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Sharks vs. Oilers: Previewing the goaltending matchup

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Cam Talbot has been excellent - but will fatigue take a toll?

NHL: Edmonton Oilers at Vancouver Canucks Anne-Marie Sorvin-USA TODAY Sports

Stop me if you’ve heard this before: A goaltender on a team coached by Todd McLellan played a lot of games this year. The following flowchart sums up McLellan’s goalie deployment strategy very aptly (this was back when Niemi was the starter, mind you):

And we complained about Aaron Dell not getting enough starts this year!

Cam Talbot was mostly excellent for the Edmonton Oilers. He posted an overall save percentage of .919, improving on a .917 from last season, and his even-strength save percentage was great (.928). Talbot also got a lot of starts this season.

His 73 games played is tops in the NHL this season and Talbot is one of just 40 netminders in league history to play in so many games according to hockey-reference.com. Talbot is the third Oilers netminder to play at least 73 games in one season, joining Tommy Salo and Grant Fuhr on the illustrious list; which is to say, yes, it’s been a while.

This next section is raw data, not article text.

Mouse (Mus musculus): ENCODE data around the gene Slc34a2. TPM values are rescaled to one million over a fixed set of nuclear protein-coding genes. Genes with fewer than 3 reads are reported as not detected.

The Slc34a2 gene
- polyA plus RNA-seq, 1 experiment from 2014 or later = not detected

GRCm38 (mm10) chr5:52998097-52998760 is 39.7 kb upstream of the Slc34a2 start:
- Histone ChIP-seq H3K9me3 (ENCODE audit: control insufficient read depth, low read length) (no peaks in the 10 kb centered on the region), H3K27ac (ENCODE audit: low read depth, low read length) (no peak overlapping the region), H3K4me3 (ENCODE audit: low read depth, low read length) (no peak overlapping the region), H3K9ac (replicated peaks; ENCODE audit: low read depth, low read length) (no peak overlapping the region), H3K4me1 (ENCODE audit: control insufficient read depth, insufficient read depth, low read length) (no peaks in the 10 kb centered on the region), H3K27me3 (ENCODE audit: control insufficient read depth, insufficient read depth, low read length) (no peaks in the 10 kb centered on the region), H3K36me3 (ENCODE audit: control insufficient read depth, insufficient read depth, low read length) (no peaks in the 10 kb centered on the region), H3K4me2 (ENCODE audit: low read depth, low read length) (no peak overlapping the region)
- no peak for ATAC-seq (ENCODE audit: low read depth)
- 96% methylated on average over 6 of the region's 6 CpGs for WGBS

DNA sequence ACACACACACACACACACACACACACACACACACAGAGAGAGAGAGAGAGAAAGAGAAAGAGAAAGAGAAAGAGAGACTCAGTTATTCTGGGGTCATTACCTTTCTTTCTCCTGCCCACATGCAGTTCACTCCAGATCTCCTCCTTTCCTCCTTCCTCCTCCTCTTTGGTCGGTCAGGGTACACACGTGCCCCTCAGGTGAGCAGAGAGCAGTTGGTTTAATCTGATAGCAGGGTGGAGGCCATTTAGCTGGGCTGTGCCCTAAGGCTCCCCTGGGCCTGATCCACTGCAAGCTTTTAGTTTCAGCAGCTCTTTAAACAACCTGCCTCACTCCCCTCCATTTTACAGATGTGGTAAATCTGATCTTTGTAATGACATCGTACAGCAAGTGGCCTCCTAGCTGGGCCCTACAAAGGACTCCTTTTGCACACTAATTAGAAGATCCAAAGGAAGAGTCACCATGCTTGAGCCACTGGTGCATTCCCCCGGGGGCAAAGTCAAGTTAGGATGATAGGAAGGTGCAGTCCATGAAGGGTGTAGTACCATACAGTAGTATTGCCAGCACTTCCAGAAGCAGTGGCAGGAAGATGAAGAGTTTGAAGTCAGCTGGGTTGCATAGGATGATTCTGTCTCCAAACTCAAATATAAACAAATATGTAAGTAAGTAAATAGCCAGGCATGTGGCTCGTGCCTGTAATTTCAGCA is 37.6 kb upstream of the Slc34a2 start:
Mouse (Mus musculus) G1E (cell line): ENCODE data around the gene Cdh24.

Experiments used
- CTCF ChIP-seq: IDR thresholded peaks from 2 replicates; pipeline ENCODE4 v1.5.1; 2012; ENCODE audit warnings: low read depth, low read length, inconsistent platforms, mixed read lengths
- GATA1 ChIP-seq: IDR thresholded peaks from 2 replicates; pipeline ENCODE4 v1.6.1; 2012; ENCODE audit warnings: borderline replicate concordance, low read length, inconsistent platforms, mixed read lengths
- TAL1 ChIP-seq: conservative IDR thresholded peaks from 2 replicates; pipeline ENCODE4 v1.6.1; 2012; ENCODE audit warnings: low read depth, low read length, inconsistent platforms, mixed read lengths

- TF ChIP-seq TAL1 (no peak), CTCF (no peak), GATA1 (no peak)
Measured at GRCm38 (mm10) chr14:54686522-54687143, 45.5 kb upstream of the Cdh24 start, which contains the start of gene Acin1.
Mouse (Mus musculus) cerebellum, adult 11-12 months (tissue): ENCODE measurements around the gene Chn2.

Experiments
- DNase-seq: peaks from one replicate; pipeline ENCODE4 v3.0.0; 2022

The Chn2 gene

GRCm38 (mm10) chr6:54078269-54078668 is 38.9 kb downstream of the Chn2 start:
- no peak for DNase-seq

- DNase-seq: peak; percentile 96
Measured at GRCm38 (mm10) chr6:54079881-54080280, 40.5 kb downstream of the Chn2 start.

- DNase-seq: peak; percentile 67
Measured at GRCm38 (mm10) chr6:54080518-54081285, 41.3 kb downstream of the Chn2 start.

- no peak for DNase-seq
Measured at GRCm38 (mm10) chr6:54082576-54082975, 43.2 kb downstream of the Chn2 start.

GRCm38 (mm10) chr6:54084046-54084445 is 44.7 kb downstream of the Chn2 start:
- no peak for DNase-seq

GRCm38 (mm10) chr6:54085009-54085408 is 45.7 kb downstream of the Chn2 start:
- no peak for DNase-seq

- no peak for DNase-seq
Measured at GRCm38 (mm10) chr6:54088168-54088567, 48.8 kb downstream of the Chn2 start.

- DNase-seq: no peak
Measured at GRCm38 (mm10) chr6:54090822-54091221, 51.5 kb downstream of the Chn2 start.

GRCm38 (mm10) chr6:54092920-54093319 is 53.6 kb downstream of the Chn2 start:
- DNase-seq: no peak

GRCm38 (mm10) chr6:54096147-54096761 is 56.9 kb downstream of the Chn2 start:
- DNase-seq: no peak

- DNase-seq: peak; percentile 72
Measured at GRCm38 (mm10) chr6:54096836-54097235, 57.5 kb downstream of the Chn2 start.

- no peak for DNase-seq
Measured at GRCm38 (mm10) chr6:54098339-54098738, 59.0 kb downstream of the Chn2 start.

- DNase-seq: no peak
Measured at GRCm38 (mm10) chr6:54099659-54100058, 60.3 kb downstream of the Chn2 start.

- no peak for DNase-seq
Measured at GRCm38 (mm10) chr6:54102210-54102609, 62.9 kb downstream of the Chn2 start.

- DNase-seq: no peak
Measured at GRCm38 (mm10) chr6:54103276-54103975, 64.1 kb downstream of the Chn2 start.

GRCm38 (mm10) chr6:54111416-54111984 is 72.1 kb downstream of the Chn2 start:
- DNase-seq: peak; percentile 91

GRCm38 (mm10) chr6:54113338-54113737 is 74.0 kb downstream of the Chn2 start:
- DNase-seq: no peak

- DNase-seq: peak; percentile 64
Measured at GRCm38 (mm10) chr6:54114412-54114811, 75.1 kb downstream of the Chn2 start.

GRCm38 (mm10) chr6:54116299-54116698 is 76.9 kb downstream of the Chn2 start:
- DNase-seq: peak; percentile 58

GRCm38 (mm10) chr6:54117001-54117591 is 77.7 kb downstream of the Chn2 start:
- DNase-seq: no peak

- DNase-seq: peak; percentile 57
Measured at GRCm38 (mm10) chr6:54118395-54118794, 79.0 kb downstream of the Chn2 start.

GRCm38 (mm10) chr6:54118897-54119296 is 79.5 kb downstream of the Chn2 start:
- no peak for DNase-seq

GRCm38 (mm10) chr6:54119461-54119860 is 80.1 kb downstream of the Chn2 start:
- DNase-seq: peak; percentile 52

None of this really matters except for whether or not it matters in this series. So far fatigue hasn’t seemed to affect the Edmonton netminder one bit. The following chart shows both Talbot and Jones’ rolling save percentage at even strength and, well, there hasn’t been a slide to speak of.

I’ll be honest, it doesn’t look great for Jones. The San Jose goalie ended the season with a .912 save percentage, a full .006 below the .918 he posted a season ago. Whether the long season caught up to him or he just flat out experienced a down year, it’s pretty clear Edmonton enters the series with the edge in net.

In the hopes of making you feel a little bit better (assuming you’re rooting for a San Jose series victory, anyway) here’s the full tale of the tape with statistics from corsica.hockey. Enjoy.

So... the good news is Jones holds the edge in high-danger save percentage. The bad news is Talbot has the advantage in literally every other category. Other than that... everything is totally fine.

We all know a body of work over a season doesn’t indicate how a goaltender will play over the course of a series. If there’s one thing watching McLellan coached teams has taught us, it’s that an overworked goalie can turn into a pumpkin in the playoffs at a moment’s notice.

So uh, let’s hope for that while Jones regains the postseason form we grew accustomed to a year ago.